Maybe that is the health advice we should really follow – we could look at what worked for our elders and emulate that. My grandmother ate some delicious foods, so that is a health plan I think I could follow!
What do you think? Do you follow the latest research on which foods are good for you and which are not? Are there certain authorities that you wait to hear from before you make a change in what you eat? What food advice did you learn from your elders?
I would love to hear your thoughts. And thanks for reading.
The article that jumps out at me today is entitled “Studies Question the Pairing of Food Deserts and Obesity.” It was written by Gina Kolata and can be found here. Many of my friends work in public health and I will be very interested to hear their thoughts on this article. The article calls into question the hypothesis that a lack of access to healthy foods leads to obesity in low income neighborhoods.
The article sites two recent studies. The first study shows that, in the low income neighborhoods examined for the study, grocery stores were actually more prevalent than in wealthy neighborhoods, which contradicts the long-held belief of many policymakers and public health experts. The lead author for this study is quoted as saying, “‘you can get basically any type of food’ within a few miles of almost any urban neighborhood.”
The second study found that, in 13,000 teenagers who self-reported their weight, height and diet, there was no relationship between what people said they ate, what types of foods they were able to access and their weight.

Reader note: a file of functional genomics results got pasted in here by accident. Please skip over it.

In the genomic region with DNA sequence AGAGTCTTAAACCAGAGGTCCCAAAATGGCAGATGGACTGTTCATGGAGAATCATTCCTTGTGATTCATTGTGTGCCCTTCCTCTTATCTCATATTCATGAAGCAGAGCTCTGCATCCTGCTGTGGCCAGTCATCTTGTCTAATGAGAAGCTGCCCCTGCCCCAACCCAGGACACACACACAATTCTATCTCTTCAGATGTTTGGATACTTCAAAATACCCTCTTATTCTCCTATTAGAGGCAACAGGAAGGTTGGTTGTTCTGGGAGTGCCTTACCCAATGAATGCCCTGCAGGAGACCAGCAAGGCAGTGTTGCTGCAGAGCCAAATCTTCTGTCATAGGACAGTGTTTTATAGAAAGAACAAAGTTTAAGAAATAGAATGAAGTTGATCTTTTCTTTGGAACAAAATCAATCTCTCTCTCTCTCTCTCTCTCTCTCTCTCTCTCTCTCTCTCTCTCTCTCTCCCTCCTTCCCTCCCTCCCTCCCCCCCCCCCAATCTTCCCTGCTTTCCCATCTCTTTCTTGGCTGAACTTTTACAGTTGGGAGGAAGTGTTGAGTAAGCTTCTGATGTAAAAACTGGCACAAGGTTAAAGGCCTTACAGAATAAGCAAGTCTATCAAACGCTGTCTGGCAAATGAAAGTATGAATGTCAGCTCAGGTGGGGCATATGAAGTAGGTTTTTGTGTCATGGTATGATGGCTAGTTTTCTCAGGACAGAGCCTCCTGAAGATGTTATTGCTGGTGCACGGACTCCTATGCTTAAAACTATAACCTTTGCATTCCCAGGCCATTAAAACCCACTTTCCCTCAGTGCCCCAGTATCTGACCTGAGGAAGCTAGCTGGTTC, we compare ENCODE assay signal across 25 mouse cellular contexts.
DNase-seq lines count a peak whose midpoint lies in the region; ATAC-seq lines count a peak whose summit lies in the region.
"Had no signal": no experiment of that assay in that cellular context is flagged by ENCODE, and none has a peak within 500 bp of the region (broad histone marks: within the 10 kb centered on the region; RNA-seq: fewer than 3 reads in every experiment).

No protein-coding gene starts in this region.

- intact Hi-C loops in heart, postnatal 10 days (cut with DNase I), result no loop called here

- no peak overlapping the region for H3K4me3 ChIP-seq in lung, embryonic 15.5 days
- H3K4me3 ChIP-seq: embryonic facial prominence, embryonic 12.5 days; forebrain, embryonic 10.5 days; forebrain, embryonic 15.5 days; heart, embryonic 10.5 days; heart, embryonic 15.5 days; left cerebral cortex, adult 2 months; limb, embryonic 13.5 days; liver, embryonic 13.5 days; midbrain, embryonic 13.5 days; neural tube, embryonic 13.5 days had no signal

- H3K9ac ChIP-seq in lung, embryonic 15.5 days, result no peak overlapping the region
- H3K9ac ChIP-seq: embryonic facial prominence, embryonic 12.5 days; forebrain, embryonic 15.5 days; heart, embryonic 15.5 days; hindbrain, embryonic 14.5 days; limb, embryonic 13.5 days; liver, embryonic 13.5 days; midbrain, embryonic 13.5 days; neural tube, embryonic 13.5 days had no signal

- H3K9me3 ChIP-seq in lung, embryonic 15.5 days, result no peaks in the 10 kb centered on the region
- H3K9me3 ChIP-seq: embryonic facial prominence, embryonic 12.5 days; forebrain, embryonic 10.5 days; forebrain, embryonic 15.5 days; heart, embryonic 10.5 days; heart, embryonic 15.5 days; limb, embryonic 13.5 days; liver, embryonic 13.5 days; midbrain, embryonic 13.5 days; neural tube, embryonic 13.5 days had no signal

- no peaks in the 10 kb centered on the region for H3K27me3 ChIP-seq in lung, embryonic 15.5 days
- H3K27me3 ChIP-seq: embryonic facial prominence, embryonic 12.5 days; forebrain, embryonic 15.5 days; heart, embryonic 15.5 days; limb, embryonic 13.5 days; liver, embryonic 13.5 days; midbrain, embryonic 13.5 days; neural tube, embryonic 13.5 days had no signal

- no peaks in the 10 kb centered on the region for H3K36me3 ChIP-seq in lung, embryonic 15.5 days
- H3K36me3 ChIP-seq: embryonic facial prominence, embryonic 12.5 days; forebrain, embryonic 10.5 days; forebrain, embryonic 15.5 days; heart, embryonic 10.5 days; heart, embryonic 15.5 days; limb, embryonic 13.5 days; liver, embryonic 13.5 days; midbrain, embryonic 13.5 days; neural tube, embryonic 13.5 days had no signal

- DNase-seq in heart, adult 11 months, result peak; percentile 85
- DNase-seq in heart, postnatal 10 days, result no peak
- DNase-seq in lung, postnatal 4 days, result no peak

Obesity in the United States has become an epidemic and is a leading cause of the astronomical increase in health care costs in this country. Michelle Obama has helped elevate this issue recently, but people still seem to see this through a personal freedom and liberty lens, rather than as a public health issue.
There are laws in place around the country to require food establishments to list the calorie counts on their menus; or to eliminate trans-fats; or to improve nutrition in school lunches – there is certainly a lot of advocacy going on in the public health arena. But this feels like an issue that will be complicated to address in the United States, perhaps due to the individualistic nature of our American culture. It reminds me of the debates around smoking – the arguments that people make that they have a personal right or freedom to do harm to their own body, balanced against the public health arguments about the impact smoking has on health care costs.
Questions that come to mind: Aside from the fact that “a few miles” from home can be quite a distance when a person has to take the bus and has children, I can’t help wondering why it is so hard to get people’s attention on this issue. Is it because healthy food is more expensive and so healthy food is seen as a luxury item? Is it that emotions are heavily involved when it comes to food? My family always gathers around a big meal to celebrate any event and I can’t imagine not partaking in the Baltimore crab cakes and mashed potatoes. And if I’m lucky, strawberry shortcake or a Vaccaro’s cannoli for dessert! How much do you think family, and culture and tradition plays a part in what we eat or whether we exercise? And do you think that policy efforts or advocacy efforts can make a difference to stem the tide of the problem? What do you think will help bring about change in this area?
Please share your thoughts or expertise here I would love to hear from you! And thanks for reading.
Filed under Health, Policy